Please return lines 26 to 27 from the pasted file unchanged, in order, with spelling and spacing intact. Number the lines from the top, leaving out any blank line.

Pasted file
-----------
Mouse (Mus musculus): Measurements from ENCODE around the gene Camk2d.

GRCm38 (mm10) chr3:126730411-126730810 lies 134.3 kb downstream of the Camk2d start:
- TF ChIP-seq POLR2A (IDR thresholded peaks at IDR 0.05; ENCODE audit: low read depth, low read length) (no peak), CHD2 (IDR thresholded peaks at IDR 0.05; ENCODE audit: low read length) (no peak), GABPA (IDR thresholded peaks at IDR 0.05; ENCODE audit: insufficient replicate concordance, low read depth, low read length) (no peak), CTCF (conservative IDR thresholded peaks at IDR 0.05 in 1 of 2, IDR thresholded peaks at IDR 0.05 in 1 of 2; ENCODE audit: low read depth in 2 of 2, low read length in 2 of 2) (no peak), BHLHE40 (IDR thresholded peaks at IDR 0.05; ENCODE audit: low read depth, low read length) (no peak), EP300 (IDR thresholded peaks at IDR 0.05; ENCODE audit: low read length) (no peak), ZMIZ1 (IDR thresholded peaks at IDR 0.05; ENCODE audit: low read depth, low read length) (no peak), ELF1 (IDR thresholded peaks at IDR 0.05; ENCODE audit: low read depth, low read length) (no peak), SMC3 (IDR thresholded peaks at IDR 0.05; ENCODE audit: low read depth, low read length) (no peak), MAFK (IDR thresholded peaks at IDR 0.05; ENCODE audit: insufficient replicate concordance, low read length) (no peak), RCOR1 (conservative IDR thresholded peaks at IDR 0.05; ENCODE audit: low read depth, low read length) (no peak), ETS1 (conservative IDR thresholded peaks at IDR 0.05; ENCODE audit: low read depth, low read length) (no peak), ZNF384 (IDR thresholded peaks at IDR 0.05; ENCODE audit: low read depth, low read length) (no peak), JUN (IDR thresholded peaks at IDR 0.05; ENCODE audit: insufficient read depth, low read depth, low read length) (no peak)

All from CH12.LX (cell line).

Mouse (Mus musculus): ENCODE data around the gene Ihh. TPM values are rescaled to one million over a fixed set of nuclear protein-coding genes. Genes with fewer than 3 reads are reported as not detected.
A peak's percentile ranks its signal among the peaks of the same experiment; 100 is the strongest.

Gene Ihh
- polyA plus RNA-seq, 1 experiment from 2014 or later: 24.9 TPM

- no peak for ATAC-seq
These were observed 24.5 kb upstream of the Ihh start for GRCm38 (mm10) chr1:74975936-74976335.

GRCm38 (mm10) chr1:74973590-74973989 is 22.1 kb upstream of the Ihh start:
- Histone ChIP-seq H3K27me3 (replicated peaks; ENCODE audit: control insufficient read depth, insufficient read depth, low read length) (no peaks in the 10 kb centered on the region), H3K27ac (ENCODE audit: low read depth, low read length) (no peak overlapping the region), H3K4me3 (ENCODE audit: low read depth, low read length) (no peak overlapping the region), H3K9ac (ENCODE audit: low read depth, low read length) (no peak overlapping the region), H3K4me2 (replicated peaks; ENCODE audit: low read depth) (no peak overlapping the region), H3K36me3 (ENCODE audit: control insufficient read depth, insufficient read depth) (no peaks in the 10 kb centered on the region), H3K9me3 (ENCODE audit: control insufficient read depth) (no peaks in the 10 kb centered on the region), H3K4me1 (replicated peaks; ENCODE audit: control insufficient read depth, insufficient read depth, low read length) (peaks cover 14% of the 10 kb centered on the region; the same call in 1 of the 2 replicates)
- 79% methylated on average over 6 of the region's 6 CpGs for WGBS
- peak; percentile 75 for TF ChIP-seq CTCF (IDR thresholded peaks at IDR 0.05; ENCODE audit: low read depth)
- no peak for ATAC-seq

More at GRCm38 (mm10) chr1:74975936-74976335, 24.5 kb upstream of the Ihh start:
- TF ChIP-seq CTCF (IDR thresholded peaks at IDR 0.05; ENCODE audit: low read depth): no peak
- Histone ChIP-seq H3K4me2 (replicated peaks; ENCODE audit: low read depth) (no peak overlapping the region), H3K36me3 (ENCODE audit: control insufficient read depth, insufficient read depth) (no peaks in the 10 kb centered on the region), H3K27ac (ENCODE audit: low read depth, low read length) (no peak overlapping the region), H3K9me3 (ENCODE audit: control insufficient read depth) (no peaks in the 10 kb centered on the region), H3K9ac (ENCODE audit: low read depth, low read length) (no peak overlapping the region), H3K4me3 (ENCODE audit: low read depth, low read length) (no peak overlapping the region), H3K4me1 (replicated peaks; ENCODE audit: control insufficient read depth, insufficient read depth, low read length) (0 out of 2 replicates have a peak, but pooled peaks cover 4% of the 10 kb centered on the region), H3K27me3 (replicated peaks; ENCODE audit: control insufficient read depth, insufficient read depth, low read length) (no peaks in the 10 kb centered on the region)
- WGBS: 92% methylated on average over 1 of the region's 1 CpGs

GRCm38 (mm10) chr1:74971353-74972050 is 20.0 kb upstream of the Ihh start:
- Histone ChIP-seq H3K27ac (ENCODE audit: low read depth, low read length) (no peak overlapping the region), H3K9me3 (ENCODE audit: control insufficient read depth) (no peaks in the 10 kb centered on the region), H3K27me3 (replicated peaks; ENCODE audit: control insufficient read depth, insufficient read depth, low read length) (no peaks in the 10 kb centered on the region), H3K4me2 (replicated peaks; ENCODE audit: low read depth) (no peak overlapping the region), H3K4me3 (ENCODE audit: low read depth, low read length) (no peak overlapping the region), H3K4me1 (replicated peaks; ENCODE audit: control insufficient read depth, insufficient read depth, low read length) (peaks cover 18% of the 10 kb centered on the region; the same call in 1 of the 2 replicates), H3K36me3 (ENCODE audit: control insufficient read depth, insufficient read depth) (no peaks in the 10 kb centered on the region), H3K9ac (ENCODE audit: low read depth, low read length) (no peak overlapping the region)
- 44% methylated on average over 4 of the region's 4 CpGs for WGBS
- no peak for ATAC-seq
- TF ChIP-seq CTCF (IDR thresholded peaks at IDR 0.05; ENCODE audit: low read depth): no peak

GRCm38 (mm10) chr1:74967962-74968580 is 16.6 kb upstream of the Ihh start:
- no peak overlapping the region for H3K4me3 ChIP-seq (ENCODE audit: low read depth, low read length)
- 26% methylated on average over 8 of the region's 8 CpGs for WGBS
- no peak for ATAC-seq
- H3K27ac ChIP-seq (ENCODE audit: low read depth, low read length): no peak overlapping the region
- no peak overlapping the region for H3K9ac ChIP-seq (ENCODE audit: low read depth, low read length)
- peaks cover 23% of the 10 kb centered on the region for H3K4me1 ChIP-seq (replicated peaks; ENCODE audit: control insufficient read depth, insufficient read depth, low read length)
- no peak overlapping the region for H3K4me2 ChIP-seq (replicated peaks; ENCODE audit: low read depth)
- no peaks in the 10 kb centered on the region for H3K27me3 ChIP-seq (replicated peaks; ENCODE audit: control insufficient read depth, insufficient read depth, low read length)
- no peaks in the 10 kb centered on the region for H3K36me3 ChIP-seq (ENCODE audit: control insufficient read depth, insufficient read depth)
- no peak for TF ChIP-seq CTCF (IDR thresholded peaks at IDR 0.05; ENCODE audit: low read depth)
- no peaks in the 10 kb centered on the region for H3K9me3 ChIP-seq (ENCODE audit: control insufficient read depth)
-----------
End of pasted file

- no peak overlapping the region for H3K4me3 ChIP-seq (ENCODE audit: low read depth, low read length)
- 26% methylated on average over 8 of the region's 8 CpGs for WGBS